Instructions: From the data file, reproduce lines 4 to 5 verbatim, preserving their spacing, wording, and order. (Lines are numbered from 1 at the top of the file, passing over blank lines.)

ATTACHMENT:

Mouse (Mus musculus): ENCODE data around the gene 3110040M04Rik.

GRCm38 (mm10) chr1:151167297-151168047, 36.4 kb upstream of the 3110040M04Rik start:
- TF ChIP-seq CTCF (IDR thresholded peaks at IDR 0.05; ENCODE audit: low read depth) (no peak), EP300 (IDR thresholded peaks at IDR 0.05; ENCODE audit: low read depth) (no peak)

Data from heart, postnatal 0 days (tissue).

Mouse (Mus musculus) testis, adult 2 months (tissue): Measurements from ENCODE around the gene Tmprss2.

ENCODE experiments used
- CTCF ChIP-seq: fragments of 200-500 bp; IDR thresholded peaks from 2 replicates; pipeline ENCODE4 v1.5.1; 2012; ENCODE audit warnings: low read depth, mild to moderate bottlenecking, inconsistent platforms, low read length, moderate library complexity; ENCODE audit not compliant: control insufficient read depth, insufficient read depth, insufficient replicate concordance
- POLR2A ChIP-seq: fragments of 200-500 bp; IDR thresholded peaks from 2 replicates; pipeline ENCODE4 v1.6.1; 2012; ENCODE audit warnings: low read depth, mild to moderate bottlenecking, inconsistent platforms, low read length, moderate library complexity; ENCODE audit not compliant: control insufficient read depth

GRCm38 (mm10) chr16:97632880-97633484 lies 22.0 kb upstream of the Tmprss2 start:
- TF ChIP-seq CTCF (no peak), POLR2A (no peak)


Data from heart, postnatal 0 days (tissue).

Mouse (Mus musculus) testis, adult 2 months (tissue): Measurements from ENCODE around the gene Tmprss2.